Staying Safe Online

Staying Safe Online
Staying safe online isn’t very different from staying safe in the real world. Let’s take a look at how you can apply the safety tips that you already know to your online activities.  Information is from the Washington Times NIE tab, “Delete Cyberbullying.”
 

1. Beware of strangers—When you’re outside with your friends, you wouldn’t talk to a stranger who stopped his car next to you. Be just as cautious online. It’s even easier for someone online to pretend that he or she is someone that he is not. When you’re online, only talk to people who you know and be sure never to agree to meet someone in person whom you’ve only met and chatted with online.
 

2. Protect your identity—In school, you don’t let other people use your name. Take the same precautions online. Make sure to protect your name, address, phone numbers, and credit card information when you are online. You never know, someone might like your identity better than their own!
 

3. Install locks—At home you lock your doors and windows. Do the same with your computer. Make sure that you or your parents have installed a security suite that contains anti-virus, anti-spyware, and firewall software, and keep it up-to-date. By using this software, you can keep unwanted people like hackers and cyber-thieves out.
 

4. Too good to be true—When you’re watching TV, you’ll often see commercials advertising a miracle weightloss drug. Often these claims are too good to be true. Companies and individuals use the Internet the same way. Be sure while you’re online that you stay away  from deals that seem fishy. Only provide personal information to sites you’ve contacted and after you’ve determined they are legitimate and the connection secure.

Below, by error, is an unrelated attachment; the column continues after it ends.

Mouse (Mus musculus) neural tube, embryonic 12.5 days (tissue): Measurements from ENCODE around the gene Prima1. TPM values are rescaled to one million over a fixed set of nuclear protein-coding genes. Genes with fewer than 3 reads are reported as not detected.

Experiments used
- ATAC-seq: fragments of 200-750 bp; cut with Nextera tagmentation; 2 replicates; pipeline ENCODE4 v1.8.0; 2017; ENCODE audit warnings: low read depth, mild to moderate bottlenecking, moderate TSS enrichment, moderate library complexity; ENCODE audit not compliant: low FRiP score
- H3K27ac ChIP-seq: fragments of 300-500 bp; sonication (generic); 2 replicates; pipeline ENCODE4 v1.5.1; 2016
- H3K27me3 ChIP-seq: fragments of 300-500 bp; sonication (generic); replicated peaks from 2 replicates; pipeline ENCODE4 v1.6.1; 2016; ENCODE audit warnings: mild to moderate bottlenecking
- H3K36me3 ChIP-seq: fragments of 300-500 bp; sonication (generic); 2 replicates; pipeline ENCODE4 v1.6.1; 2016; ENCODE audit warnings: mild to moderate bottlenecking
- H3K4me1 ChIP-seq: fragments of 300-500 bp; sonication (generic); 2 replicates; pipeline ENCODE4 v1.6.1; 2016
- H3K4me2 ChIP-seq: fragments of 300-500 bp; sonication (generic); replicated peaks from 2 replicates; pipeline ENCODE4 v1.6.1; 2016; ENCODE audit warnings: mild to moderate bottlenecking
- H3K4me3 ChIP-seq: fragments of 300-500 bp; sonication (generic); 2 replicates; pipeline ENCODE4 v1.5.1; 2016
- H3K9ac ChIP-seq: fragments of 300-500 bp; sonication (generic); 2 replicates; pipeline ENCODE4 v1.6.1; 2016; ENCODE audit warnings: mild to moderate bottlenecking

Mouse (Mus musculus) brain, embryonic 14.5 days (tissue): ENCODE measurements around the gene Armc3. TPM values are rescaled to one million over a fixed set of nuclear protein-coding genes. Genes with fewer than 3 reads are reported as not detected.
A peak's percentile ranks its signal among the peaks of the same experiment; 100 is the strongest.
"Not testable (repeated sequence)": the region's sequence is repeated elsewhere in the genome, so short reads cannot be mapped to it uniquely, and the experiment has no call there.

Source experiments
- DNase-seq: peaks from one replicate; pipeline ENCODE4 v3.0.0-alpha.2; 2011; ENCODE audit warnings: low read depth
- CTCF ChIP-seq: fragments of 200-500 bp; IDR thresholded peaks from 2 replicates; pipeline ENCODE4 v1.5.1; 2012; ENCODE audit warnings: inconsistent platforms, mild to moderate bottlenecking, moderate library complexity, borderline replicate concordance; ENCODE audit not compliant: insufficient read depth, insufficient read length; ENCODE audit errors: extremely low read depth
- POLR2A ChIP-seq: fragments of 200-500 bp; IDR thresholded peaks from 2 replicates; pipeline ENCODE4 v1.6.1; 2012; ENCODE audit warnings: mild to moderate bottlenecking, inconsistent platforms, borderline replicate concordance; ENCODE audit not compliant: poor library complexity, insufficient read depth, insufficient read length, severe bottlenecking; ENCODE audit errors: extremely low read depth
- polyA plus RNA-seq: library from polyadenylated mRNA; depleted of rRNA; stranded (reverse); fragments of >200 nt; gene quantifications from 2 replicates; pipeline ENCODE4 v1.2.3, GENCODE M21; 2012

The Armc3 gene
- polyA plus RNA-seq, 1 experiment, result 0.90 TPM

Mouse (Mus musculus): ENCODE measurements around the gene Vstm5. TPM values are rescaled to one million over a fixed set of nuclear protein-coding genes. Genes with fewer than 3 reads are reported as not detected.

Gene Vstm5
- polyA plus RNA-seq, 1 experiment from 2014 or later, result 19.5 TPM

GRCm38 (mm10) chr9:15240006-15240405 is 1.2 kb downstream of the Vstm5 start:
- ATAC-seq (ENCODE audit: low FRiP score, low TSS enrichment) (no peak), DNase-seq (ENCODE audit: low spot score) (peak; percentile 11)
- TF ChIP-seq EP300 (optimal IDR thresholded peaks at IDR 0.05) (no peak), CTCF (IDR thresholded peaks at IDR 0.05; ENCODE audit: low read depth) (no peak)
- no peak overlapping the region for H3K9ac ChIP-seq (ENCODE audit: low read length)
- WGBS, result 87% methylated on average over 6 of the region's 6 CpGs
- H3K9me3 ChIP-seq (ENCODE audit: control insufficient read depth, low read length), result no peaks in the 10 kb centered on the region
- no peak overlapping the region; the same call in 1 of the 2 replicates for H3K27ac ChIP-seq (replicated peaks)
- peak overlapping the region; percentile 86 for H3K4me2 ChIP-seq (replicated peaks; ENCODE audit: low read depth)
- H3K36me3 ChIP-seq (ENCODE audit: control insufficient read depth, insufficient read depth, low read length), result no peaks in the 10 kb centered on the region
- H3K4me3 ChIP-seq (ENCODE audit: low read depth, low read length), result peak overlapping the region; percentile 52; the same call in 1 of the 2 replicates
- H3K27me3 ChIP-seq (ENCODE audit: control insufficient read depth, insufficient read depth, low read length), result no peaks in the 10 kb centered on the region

5. Show others the respect you deserve—You’ve been taught to treat others with respect, whether it’s at school, while playing a sport, or at the dinner table. It shouldn’t stop when you go online. Be respectful of others. If you wouldn’t say it in person, why say it online?
 

6. Expensive free stuff—Free stuff is great, if it really is free. Online you’re inundated by things that seem to be free—free software, free ring tones, free email, free screensavers, and the list goes on. Oftentimes when you download the free items, you’re also downloading malicious software that can harm your computer, track your every keystroke, and report back to thieves about every move and every transaction you’ve made. Those thieves can then take your money or even assume your identity.
 

7. Keep your parents in the loop—When you’re going out with friends you let your parents know who you’ll be with and when you’ll be home. Do the same online. Talk to your parents about things you see and do online. Ask them for help if you don’t know how to do  something and let them know if someone is bothering you online. Parents, ask your children to show you some of the sites they visit regularly, including their social networking pages. By being involved, you can keep an eye out for your kids, physically and virtually. For more information about online safety or to get more information about these topics, visit www.bytecrime.org and www.ncpc.org.

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